I'd been involved in politics for almost 25 years at that point, having worked on my first campaign in 1974 when I was still in high school. During that time I'd written for newsletters and designed campaign fliers, I'd gone on early-morning lit drops and worked evening phone banks, I'd done the typical grunt work. By 1998 I'd already managed a campaign for the legislature, served two terms as the chairman of the local party, spent three years hosting a public-access cable TV show, been appointed to the city's planning commission, and had emerged as a rising star in the party. It was a foregone conclusion that I'd be a candidate for public office, and when I decided to run for the legislature I won the party's endorsement without opposition.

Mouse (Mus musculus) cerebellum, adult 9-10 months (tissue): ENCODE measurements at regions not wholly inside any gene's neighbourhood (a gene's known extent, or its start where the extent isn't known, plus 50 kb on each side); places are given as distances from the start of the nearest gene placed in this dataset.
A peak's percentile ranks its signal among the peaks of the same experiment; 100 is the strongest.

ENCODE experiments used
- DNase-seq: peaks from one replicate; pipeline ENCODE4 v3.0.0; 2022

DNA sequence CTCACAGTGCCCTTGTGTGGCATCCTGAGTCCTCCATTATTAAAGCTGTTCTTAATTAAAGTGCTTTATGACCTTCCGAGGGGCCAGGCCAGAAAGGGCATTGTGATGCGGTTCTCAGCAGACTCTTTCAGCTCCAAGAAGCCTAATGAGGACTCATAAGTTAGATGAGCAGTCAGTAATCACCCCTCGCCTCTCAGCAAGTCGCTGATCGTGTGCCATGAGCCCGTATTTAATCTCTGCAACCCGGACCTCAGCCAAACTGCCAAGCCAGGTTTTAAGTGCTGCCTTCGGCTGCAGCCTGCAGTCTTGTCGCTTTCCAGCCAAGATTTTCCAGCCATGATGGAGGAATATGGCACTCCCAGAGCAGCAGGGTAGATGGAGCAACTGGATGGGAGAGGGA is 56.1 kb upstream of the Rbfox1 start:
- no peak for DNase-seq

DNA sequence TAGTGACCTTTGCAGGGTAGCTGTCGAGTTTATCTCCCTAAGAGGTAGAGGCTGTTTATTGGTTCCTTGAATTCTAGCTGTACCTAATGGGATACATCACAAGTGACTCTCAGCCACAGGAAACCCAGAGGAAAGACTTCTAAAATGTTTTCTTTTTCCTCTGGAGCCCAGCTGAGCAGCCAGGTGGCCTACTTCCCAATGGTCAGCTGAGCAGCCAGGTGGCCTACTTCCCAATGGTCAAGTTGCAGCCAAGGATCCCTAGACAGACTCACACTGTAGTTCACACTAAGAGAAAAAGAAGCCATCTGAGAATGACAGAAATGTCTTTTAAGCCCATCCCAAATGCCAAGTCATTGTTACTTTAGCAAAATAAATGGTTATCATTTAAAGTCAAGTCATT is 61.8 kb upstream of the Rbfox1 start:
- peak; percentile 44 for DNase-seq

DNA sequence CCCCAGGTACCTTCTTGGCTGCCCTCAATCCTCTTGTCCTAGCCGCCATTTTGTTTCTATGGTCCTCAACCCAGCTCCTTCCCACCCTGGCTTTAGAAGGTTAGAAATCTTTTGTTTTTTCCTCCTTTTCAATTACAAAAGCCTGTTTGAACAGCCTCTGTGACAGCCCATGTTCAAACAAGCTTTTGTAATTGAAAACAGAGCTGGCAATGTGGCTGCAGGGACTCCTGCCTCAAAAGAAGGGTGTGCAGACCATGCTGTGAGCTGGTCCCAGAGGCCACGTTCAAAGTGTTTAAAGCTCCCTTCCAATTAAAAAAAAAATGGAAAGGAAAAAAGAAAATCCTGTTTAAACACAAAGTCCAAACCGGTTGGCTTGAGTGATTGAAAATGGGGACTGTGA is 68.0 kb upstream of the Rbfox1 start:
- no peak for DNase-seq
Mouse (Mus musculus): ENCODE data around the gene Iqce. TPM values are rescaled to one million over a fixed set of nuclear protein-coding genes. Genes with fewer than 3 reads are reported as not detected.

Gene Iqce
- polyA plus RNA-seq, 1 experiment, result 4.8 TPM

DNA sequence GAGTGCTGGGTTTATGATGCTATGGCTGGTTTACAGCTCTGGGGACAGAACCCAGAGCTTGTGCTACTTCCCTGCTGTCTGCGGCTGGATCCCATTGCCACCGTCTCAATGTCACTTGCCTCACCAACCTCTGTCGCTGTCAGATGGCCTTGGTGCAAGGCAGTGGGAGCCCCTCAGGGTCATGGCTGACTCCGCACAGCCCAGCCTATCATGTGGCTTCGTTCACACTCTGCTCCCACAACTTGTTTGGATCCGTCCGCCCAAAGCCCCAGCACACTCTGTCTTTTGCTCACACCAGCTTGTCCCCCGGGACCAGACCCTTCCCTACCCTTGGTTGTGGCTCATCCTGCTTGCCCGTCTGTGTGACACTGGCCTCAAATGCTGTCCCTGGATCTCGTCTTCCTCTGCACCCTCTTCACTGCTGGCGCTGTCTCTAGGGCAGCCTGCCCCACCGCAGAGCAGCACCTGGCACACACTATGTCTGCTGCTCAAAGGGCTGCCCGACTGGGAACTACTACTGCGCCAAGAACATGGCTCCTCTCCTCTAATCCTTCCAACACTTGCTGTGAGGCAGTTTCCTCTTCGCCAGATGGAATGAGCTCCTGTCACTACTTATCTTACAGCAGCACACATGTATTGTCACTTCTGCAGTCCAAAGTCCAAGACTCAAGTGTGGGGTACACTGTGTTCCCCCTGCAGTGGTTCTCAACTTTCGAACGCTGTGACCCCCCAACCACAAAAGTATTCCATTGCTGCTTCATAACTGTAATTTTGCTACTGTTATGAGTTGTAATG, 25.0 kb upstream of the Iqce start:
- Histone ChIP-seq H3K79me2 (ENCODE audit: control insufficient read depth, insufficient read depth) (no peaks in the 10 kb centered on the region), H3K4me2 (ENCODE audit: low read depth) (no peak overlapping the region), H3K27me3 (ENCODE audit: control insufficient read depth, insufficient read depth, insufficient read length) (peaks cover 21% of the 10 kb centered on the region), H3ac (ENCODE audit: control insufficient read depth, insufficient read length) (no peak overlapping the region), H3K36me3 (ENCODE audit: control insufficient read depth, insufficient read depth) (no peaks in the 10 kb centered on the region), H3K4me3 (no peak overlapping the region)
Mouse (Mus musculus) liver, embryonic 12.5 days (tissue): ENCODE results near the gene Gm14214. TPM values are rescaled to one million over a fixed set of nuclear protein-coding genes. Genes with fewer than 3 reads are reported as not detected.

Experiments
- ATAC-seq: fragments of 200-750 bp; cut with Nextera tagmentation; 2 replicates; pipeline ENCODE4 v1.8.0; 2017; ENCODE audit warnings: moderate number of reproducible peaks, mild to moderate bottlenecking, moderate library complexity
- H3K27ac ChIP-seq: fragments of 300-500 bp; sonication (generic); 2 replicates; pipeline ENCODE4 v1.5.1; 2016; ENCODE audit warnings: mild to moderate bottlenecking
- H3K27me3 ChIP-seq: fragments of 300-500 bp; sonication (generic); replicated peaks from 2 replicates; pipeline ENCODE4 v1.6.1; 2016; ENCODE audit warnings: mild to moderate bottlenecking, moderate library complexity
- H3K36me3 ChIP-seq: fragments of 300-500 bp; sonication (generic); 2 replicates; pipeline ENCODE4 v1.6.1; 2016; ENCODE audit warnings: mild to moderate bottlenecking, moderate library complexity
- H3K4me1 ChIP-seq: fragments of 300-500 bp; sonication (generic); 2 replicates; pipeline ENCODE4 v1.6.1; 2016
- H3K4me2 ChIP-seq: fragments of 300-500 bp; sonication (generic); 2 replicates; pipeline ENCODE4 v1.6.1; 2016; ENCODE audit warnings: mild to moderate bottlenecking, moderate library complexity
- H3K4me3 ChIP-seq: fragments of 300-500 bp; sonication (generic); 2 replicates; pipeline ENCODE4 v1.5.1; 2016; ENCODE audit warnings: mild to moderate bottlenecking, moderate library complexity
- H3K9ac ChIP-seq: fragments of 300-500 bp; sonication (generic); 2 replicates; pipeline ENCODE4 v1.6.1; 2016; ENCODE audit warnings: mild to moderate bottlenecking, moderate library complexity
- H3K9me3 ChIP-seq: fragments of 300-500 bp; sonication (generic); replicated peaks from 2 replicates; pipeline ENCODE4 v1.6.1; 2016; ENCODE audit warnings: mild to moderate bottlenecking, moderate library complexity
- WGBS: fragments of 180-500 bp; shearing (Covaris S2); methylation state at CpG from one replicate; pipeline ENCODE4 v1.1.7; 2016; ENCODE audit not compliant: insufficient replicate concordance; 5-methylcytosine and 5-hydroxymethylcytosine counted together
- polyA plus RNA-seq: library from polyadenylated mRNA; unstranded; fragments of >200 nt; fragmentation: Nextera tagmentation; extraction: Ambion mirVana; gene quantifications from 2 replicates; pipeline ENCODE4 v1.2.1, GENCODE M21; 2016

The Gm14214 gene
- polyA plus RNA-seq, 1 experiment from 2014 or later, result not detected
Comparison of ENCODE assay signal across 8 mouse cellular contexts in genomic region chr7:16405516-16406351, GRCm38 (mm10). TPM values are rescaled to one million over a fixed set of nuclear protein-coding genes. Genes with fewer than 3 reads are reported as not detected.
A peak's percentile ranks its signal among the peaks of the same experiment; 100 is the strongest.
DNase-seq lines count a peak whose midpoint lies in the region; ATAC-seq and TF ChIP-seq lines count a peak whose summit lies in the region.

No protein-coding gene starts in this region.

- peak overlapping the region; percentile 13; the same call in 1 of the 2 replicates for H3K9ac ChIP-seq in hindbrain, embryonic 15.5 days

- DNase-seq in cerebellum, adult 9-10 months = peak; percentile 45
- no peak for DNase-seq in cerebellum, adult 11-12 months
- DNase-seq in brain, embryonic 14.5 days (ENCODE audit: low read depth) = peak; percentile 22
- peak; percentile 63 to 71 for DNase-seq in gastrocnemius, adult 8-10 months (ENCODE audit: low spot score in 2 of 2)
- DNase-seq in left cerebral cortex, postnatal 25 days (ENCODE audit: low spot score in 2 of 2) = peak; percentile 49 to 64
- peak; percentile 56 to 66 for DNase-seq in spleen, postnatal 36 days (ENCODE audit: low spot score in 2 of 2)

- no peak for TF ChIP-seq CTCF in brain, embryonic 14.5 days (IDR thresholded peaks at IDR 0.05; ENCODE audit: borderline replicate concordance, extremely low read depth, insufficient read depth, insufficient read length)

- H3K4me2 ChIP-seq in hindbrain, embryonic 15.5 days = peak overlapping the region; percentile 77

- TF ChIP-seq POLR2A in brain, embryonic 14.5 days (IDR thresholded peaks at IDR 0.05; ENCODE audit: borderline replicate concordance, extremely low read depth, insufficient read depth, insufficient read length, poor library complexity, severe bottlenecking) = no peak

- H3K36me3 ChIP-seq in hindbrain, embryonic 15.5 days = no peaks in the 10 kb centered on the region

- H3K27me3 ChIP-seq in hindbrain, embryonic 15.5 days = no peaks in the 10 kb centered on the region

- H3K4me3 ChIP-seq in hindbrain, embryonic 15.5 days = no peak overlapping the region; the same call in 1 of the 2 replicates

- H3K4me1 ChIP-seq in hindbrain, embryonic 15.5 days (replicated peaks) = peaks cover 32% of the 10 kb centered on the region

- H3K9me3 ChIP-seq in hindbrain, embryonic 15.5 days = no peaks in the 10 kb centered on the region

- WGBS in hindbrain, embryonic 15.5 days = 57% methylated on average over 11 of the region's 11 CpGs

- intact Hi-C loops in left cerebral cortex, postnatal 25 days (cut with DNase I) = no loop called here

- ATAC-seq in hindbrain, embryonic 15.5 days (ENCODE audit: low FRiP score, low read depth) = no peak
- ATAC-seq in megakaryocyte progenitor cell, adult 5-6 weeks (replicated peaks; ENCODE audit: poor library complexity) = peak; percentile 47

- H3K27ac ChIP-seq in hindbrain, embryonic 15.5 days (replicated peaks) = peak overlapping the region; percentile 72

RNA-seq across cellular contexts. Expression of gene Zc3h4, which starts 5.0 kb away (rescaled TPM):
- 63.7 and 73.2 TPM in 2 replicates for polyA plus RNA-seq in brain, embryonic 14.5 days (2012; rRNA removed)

What does all this have to do with Father Elijah? Well, one thing that I leared through all this time was that to succeed in politics you have to really want it, be willing to do whatever it takes to win. That doesn't necessarily mean you have to do anything illegal or unethical; I use that phrase merely to indicate that you have to be focused, with virtual tunnel vision, in order to rise to the top. And I think it was reading Father Elijah that first impressed on me the idea that politics wasn't necessarily the be-all and end-all that I'd thought it was. I'd already converted to Catholicism myself at this point, and I will say on my behalf that my campaign was, I think, sufficiently informed by my faith that even today I have nothing to be ashamed about. But there was this idea in my head that politics was for me a calling, a way to change the world, a way of life. Even if I ran for office and lost, I'd still be involved in some way.